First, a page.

Much more interesting, as Proust realized, is the question of what was going on in Sodom and Gomorrah. Lot was visited by two angels, and, if you believe the story, the men of Sodom asked Lot to bring the angels out so that they could have sex.

Lot riposted that this would be an abuse of the laws of hospitality – he didn’t say anything about the question of same-sex relations. Unlike many commentators, he probably recognized that angels don’t have gender as such, even if having sex with an angel breaks some other rule. (But it might be fun?) Instead, he proposed that the men of Sodom should have their own way with his daughters, who were virgins. At this point, as so often in the Bible, one begins to wonder about ethics and what Lot’s virgin daughters thought about his proposal. (Assuming there were more than two Sodomites, it rather looks as if Lot was proposing not s much marriage as gang rape. And people still call it the Good Book.)

As Christopher Marlowe pointed out – at least according to the spy Richard Baines – Jesus had different tendencies: ‘That St John the Evangelist was bedfellow to Christ and leaned alwaies in his bosome, that he vsed him as the sinners of Sodoma.’ So it’s unclear why born-again Christians should be homophobic at all.

Leaving this subject to the specialists (I refer you to the Queer Theology  website), I’ve been asked to explain about the time by one or two friends. Not as in the question ‘Have you got the time, mate?’, nor as in the works of Kant, Bergson and Heidegger; but rather in the mundane sense – which only occurred to me when I was about thirty – of why sunrise and sunset (as posted in the newspapers) aren’t an equal distance from 12 o’clock. For example, today in Budapest (random example), sunrise is at 6.35 a.m., sunset is at 4.19 p.m. Halfway between the two is a time called ‘solar noon’, which is apparently – work it out – 11.27 a.m.

Many years after I’d first been puzzled by this fact, I tracked down an encyclopedia of astronomy which gave the beginnings of an explanation. It’s called the ‘equation of time’, and if the word equation gives you stress, I’m sorry. The point is, that the sun doesn’t move at an even speed. (Okay, the sun doesn’t move at all, but you see what I mean.) So the interval between high noon and the next high noon is sometimes more than 24 hours and sometimes less; coincidentally, around now is about a maximum for the clock and the sundial to disagree. If you can find a sundial to tell you anything in this weather.

What do you mean ’24 hours?’ How are you measuring time, if not by the sun?’

I’m glad you asked that. I suppose you might be referring to a clock (pendulum? quartz?). They all have their defects. And once you get into the theory of general relativity, you’ll find that you can’t be sure about your measurement of time at all. Still, I leave you to work it out – isn’t physics wonderful? – that we agree on what it would be for the length of a day to be constant, and that it isn’t. Why should it be? The earth, as it moves round the sun (that’s what we say these days), is on a slanting axis; it wobbles; the sun isn’t at the centre. To suppose that all this would result in days which all have the same length would be too much. So the astronomers fix one ‘noon’ in the year, call it 1200 hours, and average out so that we end up with 365 days of the same length.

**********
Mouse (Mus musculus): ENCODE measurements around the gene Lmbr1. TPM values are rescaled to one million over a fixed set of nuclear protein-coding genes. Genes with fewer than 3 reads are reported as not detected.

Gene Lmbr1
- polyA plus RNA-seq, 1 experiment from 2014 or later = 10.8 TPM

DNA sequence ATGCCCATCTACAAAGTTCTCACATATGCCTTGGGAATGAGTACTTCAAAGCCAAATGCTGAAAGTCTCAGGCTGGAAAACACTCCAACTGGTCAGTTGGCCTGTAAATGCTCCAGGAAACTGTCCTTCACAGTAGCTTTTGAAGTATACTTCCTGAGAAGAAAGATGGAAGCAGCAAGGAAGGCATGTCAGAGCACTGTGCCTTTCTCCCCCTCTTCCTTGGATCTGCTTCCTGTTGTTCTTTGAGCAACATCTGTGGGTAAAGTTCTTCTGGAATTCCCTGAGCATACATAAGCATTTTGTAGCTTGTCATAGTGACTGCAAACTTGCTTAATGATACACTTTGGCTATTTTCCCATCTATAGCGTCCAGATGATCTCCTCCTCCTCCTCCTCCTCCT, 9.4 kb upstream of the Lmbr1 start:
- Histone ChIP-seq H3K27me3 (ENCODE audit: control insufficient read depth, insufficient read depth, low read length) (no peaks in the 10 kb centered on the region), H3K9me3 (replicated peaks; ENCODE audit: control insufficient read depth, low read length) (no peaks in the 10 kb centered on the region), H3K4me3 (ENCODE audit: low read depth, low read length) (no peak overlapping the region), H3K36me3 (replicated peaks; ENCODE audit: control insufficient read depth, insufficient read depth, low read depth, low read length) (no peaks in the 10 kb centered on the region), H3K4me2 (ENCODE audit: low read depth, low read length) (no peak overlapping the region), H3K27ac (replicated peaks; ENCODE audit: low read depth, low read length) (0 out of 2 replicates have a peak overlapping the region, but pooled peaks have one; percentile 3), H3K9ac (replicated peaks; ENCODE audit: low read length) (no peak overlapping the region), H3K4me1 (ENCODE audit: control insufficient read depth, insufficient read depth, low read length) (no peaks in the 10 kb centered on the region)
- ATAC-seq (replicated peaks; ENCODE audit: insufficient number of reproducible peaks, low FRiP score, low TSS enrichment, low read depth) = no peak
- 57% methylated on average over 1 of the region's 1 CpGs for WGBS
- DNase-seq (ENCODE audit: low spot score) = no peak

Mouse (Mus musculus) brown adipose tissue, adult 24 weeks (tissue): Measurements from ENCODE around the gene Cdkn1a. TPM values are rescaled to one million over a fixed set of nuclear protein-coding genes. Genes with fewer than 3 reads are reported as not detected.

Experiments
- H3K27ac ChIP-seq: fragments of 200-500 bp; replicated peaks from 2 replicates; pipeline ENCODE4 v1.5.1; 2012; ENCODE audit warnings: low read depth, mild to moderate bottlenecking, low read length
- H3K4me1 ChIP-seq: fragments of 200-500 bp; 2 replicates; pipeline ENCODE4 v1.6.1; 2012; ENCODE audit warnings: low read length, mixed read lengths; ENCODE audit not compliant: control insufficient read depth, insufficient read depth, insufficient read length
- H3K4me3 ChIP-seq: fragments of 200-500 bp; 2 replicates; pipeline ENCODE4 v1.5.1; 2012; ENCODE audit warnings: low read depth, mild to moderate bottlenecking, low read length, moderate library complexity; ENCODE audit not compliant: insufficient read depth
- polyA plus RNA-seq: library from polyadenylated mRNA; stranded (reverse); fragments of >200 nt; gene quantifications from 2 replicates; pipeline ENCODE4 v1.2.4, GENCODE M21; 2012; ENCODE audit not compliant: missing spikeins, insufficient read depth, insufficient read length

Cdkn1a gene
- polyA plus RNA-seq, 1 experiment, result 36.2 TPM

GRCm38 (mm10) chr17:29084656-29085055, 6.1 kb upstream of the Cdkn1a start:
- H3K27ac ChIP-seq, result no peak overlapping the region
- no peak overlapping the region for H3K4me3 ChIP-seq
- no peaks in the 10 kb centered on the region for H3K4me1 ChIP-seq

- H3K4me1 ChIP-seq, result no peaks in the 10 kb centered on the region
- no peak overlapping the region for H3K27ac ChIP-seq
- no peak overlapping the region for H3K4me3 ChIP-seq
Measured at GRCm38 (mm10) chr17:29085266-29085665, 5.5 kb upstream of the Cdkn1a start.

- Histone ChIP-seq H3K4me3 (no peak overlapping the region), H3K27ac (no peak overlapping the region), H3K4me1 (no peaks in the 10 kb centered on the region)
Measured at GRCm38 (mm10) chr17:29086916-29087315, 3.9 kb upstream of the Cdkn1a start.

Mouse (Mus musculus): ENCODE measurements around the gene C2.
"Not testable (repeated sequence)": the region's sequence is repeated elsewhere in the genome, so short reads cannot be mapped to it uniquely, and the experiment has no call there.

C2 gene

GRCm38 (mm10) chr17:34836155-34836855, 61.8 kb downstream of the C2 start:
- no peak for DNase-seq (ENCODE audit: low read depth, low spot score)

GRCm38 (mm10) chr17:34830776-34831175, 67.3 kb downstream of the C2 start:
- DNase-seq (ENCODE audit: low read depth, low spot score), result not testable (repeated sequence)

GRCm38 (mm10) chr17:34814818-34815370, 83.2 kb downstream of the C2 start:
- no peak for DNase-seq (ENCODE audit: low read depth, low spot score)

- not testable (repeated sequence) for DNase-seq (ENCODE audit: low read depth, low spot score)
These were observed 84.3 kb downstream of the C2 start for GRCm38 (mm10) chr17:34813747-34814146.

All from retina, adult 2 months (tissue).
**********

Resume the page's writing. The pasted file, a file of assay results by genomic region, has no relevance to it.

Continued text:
Except for the slowing down of the Earth, and so on. Oh Christ. How did I get into this? And ‘leap seconds’, which are decreed from time to time retrospectively when it’s found that we’ve lost some time somewhere. Heidegger had no idea. Go to Wikipedia, entry ‘Zulu time’ (I kid you not).







Greenwich                                                                                         Woolwich

Has it ever occurred to you that Greenwich, where the time is, or used to be, determined, is a stone’s throw away from Woolwich, the traditional British home of WMD? Love has pitched his mansion in the place of excrement.

Today’s poem is by Vicky Holder; a search of the internet shows no other poems by her, but this one is very popular if you want to recite something at a memorial ceremony for your pet gerbil (this happened the other day, and Maya found the poem), or rabbit or snake or scorpion. It will reduce the most stony hearted pet-owner, or pet-owner’s grandfather, to tears. Keep writing, Vicky! Get back to the iPad – you’ve obviously hit a vein.

I Only Wanted You

They say memories are golden
well maybe that is true.
I never wanted memories,
I only wanted you.

A million times I needed you,
a million times I cried.
If love alone could have saved you
you never would have died.

In life I loved you dearly,
In death I love you still.
In my heart you hold a place
no one could ever fill.

If tears could build a stairway
and heartache make a lane,
I’d walk the path to heaven
and bring you back again.

Our family chain is broken,
and nothing seems the same.
But as God calls us one by one,
the chain will link again.

Back to Diwali for our music slot – a seasonal number by Lata Mangeshkar ji which the Youtube uploader describes as a ‘beautiful devotional song about Sita requesting Ram to accompany him during exile’. Fireworks away!

DAY 67 – Scorpio

November 1st, 2013 § 0 comments § permalink

Indeed, readers, this time a week ago I was in Accra’s University Hospital A&E (not currently threatened by government cuts to the best of my knowledge), recovering from a scorpion bite. (I was bitten in the toe while waiting in the lunch queue. ‘Have your lunch anyway’, said some; ‘Go straight to hospital’, countered others. The pain, I must admit, was such that I passed up the fish, jollof rice, garri and plantains and tottered into a waiting cab.)